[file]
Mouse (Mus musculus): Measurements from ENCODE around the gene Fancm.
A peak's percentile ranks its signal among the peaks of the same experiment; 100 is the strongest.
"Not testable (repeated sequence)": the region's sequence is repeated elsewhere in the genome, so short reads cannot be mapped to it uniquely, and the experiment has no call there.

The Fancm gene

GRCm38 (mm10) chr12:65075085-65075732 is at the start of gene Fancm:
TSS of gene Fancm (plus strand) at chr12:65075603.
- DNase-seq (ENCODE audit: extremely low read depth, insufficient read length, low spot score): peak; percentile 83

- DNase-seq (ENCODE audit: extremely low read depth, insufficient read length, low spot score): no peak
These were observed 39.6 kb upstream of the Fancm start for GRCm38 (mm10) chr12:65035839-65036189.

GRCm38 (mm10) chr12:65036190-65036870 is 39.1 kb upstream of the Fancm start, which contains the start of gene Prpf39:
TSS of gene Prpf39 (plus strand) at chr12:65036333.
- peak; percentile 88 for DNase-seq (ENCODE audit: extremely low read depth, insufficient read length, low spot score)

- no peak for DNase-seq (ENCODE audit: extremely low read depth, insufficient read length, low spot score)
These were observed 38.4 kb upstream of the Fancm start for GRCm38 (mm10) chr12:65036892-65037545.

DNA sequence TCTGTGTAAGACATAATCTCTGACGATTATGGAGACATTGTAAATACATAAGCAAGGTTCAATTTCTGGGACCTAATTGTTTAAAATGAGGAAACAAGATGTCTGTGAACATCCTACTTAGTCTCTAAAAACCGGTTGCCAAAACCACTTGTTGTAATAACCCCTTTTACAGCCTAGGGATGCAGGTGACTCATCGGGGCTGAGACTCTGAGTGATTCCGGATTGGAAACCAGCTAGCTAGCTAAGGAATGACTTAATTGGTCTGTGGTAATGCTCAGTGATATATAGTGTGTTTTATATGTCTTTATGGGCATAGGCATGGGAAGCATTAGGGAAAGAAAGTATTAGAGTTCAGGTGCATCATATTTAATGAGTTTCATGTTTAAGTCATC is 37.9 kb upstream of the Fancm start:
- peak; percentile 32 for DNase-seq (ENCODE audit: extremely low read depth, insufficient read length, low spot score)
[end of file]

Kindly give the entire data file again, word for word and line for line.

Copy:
Mouse (Mus musculus): Measurements from ENCODE around the gene Fancm.
A peak's percentile ranks its signal among the peaks of the same experiment; 100 is the strongest.
"Not testable (repeated sequence)": the region's sequence is repeated elsewhere in the genome, so short reads cannot be mapped to it uniquely, and the experiment has no call there.

The Fancm gene

GRCm38 (mm10) chr12:65075085-65075732 is at the start of gene Fancm:
TSS of gene Fancm (plus strand) at chr12:65075603.
- DNase-seq (ENCODE audit: extremely low read depth, insufficient read length, low spot score): peak; percentile 83

- DNase-seq (ENCODE audit: extremely low read depth, insufficient read length, low spot score): no peak
These were observed 39.6 kb upstream of the Fancm start for GRCm38 (mm10) chr12:65035839-65036189.

GRCm38 (mm10) chr12:65036190-65036870 is 39.1 kb upstream of the Fancm start, which contains the start of gene Prpf39:
TSS of gene Prpf39 (plus strand) at chr12:65036333.
- peak; percentile 88 for DNase-seq (ENCODE audit: extremely low read depth, insufficient read length, low spot score)

- no peak for DNase-seq (ENCODE audit: extremely low read depth, insufficient read length, low spot score)
These were observed 38.4 kb upstream of the Fancm start for GRCm38 (mm10) chr12:65036892-65037545.

DNA sequence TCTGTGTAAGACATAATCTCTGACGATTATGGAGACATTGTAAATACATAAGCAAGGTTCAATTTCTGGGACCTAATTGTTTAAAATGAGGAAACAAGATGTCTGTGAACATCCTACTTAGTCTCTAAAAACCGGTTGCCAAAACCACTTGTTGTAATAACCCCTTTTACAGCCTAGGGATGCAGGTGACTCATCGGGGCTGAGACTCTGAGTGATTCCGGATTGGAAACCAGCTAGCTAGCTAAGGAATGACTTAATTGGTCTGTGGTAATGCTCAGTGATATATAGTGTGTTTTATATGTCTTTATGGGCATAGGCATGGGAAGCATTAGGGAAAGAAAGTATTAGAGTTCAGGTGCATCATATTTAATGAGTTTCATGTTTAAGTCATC is 37.9 kb upstream of the Fancm start:
- peak; percentile 32 for DNase-seq (ENCODE audit: extremely low read depth, insufficient read length, low spot score)